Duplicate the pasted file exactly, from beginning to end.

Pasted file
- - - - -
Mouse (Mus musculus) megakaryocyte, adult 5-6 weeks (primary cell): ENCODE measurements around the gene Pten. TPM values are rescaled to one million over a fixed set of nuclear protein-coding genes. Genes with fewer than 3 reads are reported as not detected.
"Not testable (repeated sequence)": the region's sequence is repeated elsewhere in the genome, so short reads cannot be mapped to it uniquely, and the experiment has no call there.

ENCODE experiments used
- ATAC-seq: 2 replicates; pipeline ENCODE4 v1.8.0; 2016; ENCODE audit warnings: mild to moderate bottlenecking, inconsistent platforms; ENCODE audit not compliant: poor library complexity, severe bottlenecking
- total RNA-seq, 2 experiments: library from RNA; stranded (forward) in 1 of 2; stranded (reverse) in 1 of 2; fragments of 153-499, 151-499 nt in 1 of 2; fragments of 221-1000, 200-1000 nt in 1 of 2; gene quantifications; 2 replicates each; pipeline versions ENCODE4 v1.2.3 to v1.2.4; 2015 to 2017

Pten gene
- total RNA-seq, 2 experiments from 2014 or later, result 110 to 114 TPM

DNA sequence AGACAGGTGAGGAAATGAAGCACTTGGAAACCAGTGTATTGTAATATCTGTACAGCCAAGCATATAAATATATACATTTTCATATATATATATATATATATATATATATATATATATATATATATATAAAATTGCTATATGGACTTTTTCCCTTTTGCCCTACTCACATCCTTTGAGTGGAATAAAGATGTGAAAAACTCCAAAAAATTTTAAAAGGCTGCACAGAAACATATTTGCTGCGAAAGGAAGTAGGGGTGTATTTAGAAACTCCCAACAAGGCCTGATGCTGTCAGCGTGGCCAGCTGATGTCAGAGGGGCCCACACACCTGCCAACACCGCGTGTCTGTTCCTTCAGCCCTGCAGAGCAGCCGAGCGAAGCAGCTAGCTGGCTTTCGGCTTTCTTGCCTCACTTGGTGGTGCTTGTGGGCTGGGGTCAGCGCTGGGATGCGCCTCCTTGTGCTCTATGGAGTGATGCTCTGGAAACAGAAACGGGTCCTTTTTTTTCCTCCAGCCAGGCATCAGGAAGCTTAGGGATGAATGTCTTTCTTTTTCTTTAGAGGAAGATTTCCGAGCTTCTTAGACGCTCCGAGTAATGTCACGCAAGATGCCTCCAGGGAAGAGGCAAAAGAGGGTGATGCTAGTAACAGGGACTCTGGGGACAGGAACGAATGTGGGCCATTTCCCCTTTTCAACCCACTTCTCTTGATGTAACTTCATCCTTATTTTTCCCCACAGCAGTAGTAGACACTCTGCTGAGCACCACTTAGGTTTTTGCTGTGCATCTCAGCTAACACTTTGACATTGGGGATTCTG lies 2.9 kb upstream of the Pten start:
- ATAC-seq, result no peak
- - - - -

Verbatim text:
Mouse (Mus musculus) megakaryocyte, adult 5-6 weeks (primary cell): ENCODE measurements around the gene Pten. TPM values are rescaled to one million over a fixed set of nuclear protein-coding genes. Genes with fewer than 3 reads are reported as not detected.
"Not testable (repeated sequence)": the region's sequence is repeated elsewhere in the genome, so short reads cannot be mapped to it uniquely, and the experiment has no call there.

ENCODE experiments used
- ATAC-seq: 2 replicates; pipeline ENCODE4 v1.8.0; 2016; ENCODE audit warnings: mild to moderate bottlenecking, inconsistent platforms; ENCODE audit not compliant: poor library complexity, severe bottlenecking
- total RNA-seq, 2 experiments: library from RNA; stranded (forward) in 1 of 2; stranded (reverse) in 1 of 2; fragments of 153-499, 151-499 nt in 1 of 2; fragments of 221-1000, 200-1000 nt in 1 of 2; gene quantifications; 2 replicates each; pipeline versions ENCODE4 v1.2.3 to v1.2.4; 2015 to 2017

Pten gene
- total RNA-seq, 2 experiments from 2014 or later, result 110 to 114 TPM

DNA sequence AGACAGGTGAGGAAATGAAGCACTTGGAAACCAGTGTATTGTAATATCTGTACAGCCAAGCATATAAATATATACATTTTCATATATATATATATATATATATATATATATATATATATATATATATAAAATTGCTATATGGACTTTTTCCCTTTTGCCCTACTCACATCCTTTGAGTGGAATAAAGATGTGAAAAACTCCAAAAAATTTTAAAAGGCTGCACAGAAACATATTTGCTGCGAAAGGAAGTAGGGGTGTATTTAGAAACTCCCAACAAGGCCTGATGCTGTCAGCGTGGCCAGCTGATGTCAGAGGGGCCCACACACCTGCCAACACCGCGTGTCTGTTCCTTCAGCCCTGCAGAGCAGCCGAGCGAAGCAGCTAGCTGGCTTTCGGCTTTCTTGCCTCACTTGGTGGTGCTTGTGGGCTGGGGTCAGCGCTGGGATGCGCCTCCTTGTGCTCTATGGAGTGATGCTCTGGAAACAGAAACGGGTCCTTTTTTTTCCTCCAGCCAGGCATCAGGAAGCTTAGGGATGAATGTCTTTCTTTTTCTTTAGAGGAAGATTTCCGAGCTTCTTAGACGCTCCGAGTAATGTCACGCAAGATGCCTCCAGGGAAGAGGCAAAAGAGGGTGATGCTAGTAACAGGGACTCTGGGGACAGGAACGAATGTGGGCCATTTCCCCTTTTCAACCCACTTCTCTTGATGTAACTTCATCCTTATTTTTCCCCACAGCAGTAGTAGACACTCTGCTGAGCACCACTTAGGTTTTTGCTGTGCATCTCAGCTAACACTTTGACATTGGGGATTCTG lies 2.9 kb upstream of the Pten start:
- ATAC-seq, result no peak